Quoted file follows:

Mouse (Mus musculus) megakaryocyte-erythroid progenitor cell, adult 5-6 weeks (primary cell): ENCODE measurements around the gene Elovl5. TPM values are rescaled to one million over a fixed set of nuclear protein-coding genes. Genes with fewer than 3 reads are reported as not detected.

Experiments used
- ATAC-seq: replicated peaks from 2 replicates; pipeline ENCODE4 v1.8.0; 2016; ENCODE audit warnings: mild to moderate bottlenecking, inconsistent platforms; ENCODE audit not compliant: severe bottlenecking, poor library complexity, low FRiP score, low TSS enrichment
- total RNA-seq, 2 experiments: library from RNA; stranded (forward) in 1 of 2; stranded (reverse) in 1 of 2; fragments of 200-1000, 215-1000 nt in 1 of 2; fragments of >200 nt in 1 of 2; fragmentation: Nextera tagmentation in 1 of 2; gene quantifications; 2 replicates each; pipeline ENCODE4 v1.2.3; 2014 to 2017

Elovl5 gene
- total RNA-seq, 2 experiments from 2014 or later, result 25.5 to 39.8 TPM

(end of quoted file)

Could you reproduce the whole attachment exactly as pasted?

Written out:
Mouse (Mus musculus) megakaryocyte-erythroid progenitor cell, adult 5-6 weeks (primary cell): ENCODE measurements around the gene Elovl5. TPM values are rescaled to one million over a fixed set of nuclear protein-coding genes. Genes with fewer than 3 reads are reported as not detected.

Experiments used
- ATAC-seq: replicated peaks from 2 replicates; pipeline ENCODE4 v1.8.0; 2016; ENCODE audit warnings: mild to moderate bottlenecking, inconsistent platforms; ENCODE audit not compliant: severe bottlenecking, poor library complexity, low FRiP score, low TSS enrichment
- total RNA-seq, 2 experiments: library from RNA; stranded (forward) in 1 of 2; stranded (reverse) in 1 of 2; fragments of 200-1000, 215-1000 nt in 1 of 2; fragments of >200 nt in 1 of 2; fragmentation: Nextera tagmentation in 1 of 2; gene quantifications; 2 replicates each; pipeline ENCODE4 v1.2.3; 2014 to 2017

Elovl5 gene
- total RNA-seq, 2 experiments from 2014 or later, result 25.5 to 39.8 TPM